will not only see interesting and unknown places but they will better understand the local culture and way of life. We are also trying to bring different people together. So you never know whether you end up in the pub at the end of the tour chatting with others. Those interested in booking a homeless tour with an English speaking translator should contact the organisers via their website for more details. Photos: Pragulic Adultery, Czech Style Rates of infidelity and attitudes to extramarital relationships published 17.04.2013 | comments (1) | log in to post comments Written by: Ryan Scott

Is the Czech Republic a nation of cheats? It seems like a very strong generalization, but it is one which Ive heard offered by a number of foreigners living here. Seemingly, by Anglo-American standards, Czech people are more accepting of extramarital affairs. But casual observations are not hard evidence. Affairs of State Judging by popular reactions to the infidelity or supposed infidelity of public figures, the Czech electorate doesnt seem too bothered by the sex lives of politicians. I suppose it could be argued that there are other things for the people to worry about.

Even if that is the case, the affairs of Topolnek and Paroubek havent significantly discredited them in the eyes of the public or the media. The former president Vclav Klaus was photographed leaving a hotel with a young woman, and while the photos were certainly fodder for the tabloids, it didnt seem to damage his approval rating. Apart from allegedly accepting bribes, David Rath lived openly with his wife and lover. The late Vclav Havel was also known to have had affairs, and his first wife Olga also had an extramarital relationship. These facts have done little to tarnish their popular image. Does that tolerance for the affairs of public figures extend to peoples personal lives?

Romn pro eny (2004) The Broad Picture Dr. Petr Weiss is one of the Czech Republics leading sexologists. Trained as a clinical psychologist, he now works in the Sexology Institute at the General Faculty Hospital in Prague 2. Since 1993, a survey has been conducted into the sexual behavior and opinions of Czech men and women every five years. The most recent one was from 2008, and it surveyed 2000 men and women. Infidelity was one of the topics covered, and the results tend to

confirm the overall picture of tolerance regarding infidelity. Of the women surveyed: 28% were single; 48% were married and hadnt committed adultery and, 24% were married and had admitted to being unfaithful. For the Czech men from the sample: 34% were single; 30% were married and hadnt committed adultery and, 33% were married and admitted to cheating. If we disregard the single people, it means that about half the married men and a third of the married women admitted to some form of infidelity. The type of infidelity men and women engage in is slightly different. The men surveyed showed more of a tendency to have casual affairs 62% of those who admitted to being unfaithful admitted this. For women it was 44%. Women showed a higher tendency to have affairs with acquaintances 38% admitted this was the case, while among men the rate was 15%. When it came to engaging both in casual liaisons and with acquaintances, the numbers were quite similar: 18% of women and 25% of men.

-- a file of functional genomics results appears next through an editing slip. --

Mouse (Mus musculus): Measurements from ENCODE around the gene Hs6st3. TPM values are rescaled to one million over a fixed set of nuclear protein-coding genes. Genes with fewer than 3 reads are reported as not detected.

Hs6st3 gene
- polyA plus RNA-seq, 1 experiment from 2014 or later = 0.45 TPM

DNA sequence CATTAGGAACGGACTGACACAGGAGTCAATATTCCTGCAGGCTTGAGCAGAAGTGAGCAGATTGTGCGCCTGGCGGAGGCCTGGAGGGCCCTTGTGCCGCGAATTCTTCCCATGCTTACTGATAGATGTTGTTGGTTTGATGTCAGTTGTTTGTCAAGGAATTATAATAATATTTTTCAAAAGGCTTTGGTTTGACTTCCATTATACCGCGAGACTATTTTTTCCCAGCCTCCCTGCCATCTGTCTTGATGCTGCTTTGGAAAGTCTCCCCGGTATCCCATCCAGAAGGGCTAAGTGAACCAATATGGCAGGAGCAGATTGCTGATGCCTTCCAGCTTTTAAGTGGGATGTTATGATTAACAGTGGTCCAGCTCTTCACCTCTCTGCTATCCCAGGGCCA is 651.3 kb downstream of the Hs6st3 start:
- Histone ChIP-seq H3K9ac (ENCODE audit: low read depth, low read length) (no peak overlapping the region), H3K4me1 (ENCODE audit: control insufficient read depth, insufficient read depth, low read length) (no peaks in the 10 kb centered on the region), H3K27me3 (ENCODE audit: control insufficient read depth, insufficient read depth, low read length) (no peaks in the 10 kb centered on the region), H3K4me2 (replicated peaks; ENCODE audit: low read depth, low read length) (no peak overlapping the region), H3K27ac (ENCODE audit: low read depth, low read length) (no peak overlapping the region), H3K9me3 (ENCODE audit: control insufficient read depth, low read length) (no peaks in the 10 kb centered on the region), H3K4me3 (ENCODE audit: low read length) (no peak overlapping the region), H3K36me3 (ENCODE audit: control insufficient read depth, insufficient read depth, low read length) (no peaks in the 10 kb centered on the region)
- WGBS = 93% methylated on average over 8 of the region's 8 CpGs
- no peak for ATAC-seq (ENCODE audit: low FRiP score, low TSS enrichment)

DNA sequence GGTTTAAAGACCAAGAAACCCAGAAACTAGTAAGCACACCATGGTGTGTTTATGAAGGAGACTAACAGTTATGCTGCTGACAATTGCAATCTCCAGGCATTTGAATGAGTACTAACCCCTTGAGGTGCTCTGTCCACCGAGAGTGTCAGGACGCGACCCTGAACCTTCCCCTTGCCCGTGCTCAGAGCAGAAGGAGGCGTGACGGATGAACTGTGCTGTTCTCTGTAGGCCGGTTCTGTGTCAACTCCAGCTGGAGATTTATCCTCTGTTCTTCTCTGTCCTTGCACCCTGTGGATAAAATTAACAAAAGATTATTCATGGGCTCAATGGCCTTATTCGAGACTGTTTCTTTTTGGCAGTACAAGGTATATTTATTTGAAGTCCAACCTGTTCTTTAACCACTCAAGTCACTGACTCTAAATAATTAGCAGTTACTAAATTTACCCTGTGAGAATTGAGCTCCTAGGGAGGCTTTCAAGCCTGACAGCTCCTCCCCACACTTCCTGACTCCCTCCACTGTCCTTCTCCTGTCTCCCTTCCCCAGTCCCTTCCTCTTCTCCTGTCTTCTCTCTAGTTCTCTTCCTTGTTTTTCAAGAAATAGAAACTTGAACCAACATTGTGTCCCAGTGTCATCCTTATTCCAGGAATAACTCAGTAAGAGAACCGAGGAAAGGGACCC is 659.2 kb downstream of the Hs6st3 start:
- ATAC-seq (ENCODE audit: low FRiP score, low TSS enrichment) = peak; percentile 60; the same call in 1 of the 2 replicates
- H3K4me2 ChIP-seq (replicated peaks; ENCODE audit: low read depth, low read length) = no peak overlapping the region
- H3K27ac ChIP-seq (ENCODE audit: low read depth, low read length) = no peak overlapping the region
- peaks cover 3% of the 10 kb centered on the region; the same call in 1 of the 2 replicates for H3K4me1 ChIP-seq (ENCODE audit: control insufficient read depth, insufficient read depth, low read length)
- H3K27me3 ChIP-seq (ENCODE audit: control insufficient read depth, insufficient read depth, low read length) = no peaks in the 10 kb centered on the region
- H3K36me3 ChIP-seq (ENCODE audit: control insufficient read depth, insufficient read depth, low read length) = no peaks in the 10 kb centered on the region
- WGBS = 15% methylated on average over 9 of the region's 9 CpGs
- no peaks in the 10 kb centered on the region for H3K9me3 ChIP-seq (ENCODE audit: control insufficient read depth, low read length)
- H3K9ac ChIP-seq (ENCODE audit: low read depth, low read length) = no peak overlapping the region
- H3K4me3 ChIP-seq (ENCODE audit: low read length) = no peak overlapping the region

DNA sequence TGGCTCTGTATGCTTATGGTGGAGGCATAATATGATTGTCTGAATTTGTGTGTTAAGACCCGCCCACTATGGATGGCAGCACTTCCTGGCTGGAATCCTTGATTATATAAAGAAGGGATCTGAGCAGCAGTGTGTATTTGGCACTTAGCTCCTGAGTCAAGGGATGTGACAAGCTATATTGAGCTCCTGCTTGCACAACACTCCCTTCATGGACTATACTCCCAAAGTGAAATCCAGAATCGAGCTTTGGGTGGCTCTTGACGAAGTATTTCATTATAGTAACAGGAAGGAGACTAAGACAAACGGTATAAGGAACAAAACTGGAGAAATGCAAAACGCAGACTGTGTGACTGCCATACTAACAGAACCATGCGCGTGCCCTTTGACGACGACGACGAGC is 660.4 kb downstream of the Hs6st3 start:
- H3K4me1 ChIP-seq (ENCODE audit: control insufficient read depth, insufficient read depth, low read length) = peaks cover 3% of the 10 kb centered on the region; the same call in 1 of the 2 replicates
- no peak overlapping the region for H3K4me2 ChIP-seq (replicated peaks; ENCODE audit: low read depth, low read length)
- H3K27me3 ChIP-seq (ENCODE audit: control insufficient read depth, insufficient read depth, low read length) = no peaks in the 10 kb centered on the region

Nestyda (2008) Tolerance

In all areas to do with sex, Czechs are very tolerant, Dr. Weiss said. This evaluation is further reflected in national opinions about infidelity. From the same group surveyed about rates of infidelity, the following opinions were founds. Women 38% consider it morally unacceptable; 41% dont condemn but dont pursue extramarital relationships and, 21% consider it natural. Men 21% consider it morally unacceptable; 38% dont condemn but dont pursue extramarital relationships and, 41% think its natural. By way of explanation, Dr Weiss said, Liberalism and tolerance in the area of sexual issues for the Czech population is explained, above all, by the fact that Czechs as a nation are very atheistic. Religion is identified by sexologists as one of the main restrictive factors in attitudes to sex. With a large majority not subscribing to any faith, it stands to reason that attitudes toward sex, including infidelity, are less conservative. That tolerance can even extend to advice for women who are seeing married men. The web-magazine ranan article (in Czech) in 2010 offering some quite coolheaded advice to a woman who is in such a relationship. The article opens by saying, The most sensible rule is: dont take a man with a ring, but then goes on to say the readers have to admit to the reality: good sense and love dont go together. The editor of the website, Petra Martikov, explained that the article was published because of experiences of readers, editors and friends. We try to publish articles, which our readers have experience with. In some way it concerns them, and they dont have anyone to open up to, Martikov said. At the time of publication, the article was popular, though it might be too much to see it as representative. The article did appear on the first page of a search of mimomanelsk vztah (extramarital relations). Similar topics tend to appear with less candor in mainstream English language magazines.